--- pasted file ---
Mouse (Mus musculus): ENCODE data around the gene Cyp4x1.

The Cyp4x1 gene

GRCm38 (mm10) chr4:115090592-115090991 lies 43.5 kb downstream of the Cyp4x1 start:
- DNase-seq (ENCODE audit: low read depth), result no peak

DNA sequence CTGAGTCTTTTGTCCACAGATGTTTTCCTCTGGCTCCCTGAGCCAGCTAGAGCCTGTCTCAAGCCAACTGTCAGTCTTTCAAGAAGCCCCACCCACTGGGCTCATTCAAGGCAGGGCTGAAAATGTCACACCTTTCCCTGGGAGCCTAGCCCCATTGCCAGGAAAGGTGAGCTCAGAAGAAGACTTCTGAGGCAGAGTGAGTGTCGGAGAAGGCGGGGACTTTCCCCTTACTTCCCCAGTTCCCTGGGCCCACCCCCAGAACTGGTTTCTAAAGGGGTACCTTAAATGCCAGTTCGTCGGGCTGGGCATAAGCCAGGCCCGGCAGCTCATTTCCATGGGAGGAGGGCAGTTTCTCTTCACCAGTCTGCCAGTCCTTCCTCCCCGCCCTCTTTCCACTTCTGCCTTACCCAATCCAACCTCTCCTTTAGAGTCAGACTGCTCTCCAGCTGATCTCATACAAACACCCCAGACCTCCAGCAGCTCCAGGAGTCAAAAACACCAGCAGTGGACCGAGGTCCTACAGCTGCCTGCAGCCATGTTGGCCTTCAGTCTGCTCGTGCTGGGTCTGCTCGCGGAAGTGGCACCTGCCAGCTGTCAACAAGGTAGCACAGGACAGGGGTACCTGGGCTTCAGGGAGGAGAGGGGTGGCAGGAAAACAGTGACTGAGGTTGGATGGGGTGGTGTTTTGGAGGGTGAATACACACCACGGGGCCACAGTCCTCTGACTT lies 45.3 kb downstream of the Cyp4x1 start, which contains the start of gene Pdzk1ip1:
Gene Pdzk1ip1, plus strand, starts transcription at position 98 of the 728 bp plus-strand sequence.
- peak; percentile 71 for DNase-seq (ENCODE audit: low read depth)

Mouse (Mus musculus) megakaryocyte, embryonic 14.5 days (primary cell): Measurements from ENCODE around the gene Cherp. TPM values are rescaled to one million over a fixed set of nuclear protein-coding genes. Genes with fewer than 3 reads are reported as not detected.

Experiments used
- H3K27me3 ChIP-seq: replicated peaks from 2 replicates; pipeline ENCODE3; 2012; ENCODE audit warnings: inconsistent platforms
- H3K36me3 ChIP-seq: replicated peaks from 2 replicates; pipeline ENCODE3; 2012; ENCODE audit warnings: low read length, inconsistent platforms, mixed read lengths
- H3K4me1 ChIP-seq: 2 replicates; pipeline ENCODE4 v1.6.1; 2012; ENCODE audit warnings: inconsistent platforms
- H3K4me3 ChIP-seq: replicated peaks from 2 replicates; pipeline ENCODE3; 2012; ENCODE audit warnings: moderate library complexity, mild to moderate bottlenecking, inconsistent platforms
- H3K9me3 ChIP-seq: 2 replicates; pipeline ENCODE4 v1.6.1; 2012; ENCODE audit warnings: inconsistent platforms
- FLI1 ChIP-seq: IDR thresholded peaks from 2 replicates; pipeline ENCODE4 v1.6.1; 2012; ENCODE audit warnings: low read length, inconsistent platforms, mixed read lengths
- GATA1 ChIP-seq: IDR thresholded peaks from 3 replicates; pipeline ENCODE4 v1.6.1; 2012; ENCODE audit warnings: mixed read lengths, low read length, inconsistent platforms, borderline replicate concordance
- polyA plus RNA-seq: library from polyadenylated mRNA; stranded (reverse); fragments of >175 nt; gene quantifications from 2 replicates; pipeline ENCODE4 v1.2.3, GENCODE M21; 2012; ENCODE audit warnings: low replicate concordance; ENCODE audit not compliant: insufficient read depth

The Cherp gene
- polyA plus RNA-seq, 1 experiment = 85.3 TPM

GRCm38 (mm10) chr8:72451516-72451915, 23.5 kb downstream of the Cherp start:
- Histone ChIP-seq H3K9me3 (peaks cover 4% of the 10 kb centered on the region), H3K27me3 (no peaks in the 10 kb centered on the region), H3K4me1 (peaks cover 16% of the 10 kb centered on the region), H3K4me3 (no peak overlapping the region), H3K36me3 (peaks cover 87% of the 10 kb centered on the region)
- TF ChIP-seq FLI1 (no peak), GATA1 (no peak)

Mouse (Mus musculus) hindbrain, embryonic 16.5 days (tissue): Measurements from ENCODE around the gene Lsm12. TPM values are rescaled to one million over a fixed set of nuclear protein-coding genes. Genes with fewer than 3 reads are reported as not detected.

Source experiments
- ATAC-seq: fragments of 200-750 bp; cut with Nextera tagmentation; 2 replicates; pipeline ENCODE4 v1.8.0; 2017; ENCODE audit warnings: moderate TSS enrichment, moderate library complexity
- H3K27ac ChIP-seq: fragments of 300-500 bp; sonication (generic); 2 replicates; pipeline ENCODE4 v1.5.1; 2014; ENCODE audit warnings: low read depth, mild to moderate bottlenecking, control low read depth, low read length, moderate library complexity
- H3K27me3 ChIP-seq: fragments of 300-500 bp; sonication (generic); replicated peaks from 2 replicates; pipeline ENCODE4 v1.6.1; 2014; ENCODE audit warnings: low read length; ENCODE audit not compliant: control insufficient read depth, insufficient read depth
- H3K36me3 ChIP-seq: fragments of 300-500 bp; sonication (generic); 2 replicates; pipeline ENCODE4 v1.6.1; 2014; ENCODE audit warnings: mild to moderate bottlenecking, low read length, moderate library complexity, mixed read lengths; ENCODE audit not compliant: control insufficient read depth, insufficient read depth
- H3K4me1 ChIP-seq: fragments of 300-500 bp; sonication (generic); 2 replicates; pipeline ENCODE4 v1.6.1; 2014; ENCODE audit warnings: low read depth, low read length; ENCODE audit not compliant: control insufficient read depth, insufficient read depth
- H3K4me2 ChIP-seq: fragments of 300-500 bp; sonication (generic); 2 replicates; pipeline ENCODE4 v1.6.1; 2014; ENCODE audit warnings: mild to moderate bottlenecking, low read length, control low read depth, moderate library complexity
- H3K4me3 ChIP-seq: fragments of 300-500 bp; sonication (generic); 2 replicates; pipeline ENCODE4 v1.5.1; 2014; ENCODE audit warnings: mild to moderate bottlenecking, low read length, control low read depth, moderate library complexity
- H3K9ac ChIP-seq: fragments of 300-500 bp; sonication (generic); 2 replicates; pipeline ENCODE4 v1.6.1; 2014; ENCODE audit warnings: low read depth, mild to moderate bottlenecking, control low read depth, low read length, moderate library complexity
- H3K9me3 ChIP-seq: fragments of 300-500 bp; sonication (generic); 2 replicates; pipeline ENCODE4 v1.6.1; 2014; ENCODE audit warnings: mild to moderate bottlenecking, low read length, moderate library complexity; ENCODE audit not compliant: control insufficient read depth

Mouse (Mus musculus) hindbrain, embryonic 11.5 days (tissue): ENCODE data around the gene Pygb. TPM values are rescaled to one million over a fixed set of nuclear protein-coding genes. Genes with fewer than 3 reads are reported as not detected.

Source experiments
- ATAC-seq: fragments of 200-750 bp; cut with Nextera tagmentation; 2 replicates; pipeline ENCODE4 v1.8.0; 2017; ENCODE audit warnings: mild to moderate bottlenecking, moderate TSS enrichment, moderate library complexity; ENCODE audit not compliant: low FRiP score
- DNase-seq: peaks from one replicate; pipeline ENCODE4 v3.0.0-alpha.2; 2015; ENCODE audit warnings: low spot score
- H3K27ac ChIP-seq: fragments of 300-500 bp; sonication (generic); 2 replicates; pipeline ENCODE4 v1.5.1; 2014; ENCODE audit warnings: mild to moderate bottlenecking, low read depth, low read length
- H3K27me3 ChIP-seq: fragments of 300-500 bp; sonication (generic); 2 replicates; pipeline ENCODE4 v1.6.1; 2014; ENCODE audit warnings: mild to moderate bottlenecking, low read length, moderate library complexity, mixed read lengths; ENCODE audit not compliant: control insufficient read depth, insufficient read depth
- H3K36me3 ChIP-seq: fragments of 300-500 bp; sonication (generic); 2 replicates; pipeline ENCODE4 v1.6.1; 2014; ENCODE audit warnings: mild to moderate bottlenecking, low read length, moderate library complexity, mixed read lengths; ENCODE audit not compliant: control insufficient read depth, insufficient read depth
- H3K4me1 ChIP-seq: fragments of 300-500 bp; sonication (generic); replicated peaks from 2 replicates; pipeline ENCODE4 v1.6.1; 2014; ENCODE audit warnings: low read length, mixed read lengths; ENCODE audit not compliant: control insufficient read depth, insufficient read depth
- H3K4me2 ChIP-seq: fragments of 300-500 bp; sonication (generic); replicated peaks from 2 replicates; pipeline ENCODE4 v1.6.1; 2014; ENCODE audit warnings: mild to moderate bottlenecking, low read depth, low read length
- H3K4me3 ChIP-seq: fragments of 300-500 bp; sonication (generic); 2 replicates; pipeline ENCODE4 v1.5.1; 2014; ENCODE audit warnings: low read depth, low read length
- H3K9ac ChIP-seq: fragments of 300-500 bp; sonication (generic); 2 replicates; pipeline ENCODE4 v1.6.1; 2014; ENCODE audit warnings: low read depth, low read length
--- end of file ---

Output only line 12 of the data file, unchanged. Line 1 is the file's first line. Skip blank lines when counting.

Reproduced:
- H3K4me1 ChIP-seq: 2 replicates; pipeline ENCODE4 v1.6.1; 2012; ENCODE audit warnings: inconsistent platforms